Dear Student of the Word,
It's been a few weeks, so it is definitely time for another installment from our Acts study series. In this part, we see how Paul came to Jerusalem where the leaders prevailed upon him to do something to prove his love and loyalty to the traditions of the Jews. Quite frankly, this whole episode confuses me, for Paul was doing exactly what the believing Jews accused him of doing: preaching against the way of life of legalistic Jews. Of course, the plan did not work and Paul was soon in the midst of a riot, only to be saved by the Roman guards. Paul's course was then set to go to Rome to appeal to Caesar. This week I wrote in part two of this seven-part series:
Study Twenty-Seven, Part Two
24 Take these men, join in their purification rites and pay their expenses, so that they can have their heads shaved. Then everybody will know there is no truth in these reports about you, but that you yourself are living in obedience to the law. 25 As for the Gentile believers, we have written to them our decision that they should abstain from food sacrificed to idols, from blood, from the meat of strangled animals and from sexual immorality." 26 The next day Paul took the men and purified himself along with them. Then he went to the temple to give notice of the date when the days of purification would end and the offering would be made for each of them.
21:24 – It seems that the leaders advised Paul to finance the purification rites for some men who were finishing a Nazirite vow (see Numbers 6:1-7). Paul himself had undertaken such a vow (see Acts 18:18), but this vow had not been for “public relations.” The leaders were trying to bolster Paul’s image among the Jewish believers who already did not like him by having him publicly identify with men who were taking such a vow.
This whole plan is confusing. Paul was adamantly opposed to the Law as a source of grace or right standing with God. No doubt that Paul still maintained many of the Jewish customs since that was part of his heritage and lifestyle. But Paul did not live in “obedience to the law” as the leaders wanted the people to believe. This is perhaps why the Jerusalem church had become insignificant by the time that Paul arrived there for this meeting. They were more concerned with pleasing the Jewish believers than they were in spreading the gospel beyond Israel, or so it seems to me.
And where was Paul in all this? What was he thinking? Perhaps he wanted to work with the elders and agreed to their plan out of deference. Yet he had to have reservations. Maybe this taught Paul a lesson and helped formulate his strong denunciations of the Law as a source of righteousness that we find in some of his letters written after this incident. Yet, his denunciations were strong even before this flawed plan. We know that Paul had much love for his people and was willing to do almost anything to see them come to Christ, but not to preserve their Jewish customs.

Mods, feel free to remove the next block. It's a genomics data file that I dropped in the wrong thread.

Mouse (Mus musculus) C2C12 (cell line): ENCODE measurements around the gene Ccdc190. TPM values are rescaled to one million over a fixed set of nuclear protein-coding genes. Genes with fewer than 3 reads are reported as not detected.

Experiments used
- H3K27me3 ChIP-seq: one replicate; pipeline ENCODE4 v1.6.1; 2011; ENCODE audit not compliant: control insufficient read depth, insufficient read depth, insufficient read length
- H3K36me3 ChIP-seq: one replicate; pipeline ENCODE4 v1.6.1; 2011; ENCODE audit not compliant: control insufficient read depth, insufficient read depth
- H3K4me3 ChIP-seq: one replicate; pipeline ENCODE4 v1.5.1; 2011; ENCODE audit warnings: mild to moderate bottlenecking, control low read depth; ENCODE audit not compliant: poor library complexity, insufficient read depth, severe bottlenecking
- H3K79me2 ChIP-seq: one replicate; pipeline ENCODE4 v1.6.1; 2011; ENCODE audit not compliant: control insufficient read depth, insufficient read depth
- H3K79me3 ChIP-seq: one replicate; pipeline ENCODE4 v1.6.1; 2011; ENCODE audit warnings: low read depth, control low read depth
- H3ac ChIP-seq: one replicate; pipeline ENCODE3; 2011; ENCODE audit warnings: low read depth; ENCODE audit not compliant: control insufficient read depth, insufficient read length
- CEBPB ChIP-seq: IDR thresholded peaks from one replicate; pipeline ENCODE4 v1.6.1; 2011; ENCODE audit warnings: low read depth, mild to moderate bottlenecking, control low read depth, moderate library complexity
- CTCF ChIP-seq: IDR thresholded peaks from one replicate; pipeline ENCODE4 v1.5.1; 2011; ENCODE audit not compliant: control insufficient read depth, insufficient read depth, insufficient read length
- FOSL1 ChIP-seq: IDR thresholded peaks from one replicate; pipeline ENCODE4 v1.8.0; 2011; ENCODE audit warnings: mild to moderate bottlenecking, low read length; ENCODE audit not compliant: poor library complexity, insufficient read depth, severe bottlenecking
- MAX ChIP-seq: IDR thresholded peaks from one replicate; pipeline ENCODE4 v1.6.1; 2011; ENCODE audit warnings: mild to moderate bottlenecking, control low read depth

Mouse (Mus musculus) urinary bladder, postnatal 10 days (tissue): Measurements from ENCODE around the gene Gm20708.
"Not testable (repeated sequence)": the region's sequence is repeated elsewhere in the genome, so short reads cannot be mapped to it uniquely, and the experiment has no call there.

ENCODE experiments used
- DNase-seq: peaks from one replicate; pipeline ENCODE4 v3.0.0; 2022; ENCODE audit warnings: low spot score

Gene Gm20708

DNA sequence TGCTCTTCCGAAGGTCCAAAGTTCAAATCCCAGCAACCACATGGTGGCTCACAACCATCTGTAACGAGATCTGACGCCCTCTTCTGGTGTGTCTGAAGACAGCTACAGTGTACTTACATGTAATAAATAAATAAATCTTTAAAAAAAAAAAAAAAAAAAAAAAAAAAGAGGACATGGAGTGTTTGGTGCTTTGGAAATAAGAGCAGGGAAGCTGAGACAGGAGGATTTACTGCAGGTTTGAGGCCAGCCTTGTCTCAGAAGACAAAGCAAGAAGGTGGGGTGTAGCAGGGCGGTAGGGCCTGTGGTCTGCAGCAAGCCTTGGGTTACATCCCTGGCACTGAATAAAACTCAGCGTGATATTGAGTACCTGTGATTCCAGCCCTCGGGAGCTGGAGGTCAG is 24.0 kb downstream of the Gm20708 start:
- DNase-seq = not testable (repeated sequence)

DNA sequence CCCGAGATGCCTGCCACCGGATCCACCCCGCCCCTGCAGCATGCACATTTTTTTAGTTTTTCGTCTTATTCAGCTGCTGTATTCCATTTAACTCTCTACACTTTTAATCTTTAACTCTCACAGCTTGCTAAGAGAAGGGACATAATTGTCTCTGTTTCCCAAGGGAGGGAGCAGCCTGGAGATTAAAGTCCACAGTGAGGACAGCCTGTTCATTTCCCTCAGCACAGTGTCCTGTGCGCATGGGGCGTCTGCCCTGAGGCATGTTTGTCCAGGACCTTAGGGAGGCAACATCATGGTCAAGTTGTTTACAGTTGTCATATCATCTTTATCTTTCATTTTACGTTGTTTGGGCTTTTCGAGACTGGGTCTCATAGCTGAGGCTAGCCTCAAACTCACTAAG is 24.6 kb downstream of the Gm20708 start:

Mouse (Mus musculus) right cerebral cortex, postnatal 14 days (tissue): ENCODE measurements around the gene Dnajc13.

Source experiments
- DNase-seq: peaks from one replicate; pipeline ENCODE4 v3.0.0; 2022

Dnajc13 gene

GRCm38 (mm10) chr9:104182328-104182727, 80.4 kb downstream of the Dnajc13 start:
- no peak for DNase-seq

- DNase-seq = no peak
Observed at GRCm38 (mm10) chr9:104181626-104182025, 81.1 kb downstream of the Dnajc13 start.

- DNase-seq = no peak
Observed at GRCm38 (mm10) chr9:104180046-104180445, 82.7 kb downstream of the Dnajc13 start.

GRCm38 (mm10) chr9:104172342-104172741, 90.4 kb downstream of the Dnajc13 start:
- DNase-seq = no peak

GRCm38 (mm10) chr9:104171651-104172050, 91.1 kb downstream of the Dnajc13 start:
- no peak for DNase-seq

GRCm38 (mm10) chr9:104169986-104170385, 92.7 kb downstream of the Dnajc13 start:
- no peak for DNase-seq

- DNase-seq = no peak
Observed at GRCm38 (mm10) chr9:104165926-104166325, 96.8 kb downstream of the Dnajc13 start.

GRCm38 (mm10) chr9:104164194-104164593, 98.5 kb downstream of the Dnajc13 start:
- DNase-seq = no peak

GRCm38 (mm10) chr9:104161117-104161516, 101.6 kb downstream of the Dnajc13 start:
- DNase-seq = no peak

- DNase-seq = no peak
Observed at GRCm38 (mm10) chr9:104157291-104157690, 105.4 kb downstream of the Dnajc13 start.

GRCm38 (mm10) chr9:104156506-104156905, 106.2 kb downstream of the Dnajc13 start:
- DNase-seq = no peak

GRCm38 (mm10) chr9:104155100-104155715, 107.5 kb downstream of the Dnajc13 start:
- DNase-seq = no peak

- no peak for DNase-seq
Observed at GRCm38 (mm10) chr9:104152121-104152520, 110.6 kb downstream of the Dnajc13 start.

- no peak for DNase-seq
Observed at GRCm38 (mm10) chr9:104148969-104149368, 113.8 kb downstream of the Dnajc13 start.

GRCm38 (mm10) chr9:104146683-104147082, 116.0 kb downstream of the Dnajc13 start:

21:25 – Here the council of leaders affirmed their decision to send a letter to the Gentiles, which we discussed in the study that covered Acts 15. The Council acknowledged that the Gentiles did not have to follow the Law, but then advised Paul to appear friendly toward the Law for the sake of the church in Jerusalem.
Leadership is a tough job, however, and we have the benefit of looking back and bringing judgment against these men. They all gave their lives for the sake of the gospel and were undoubtedly under tremendous cultural pressure in Jerusalem, which to this day still has a difficult spiritual atmosphere in which to work or minister.
21:26 – Paul did follow the plan. He went to the Temple, gave notice of the duration for their Nazirite vow and publicly identified with their attempts to be purified through the rituals at the Temple. Paul was willing to pay money into a Temple system that he knew was a bankrupt system. Paul was operating in a very charged atmosphere and it must have been difficult to sort out all the issues and think correctly.
What lessons can you take from this story? Have you compromised what you believed for the sake of “public relations”? Have you tried to placate a critic who will not be placated? If so, you may know by now that these attempts don’t work! You must stand up for what you believe, no matter how intense the pressure. But I also know that this is easier said than done. Do the best you can and if you fail, learn from it and move on.
As always, I welcome your comments to this week's study. For additional Bible studies, check out my website archive, which contains a complete collection of all my verse-by-verse New Testament studies, along with the unpublished volume of The Faith Files.
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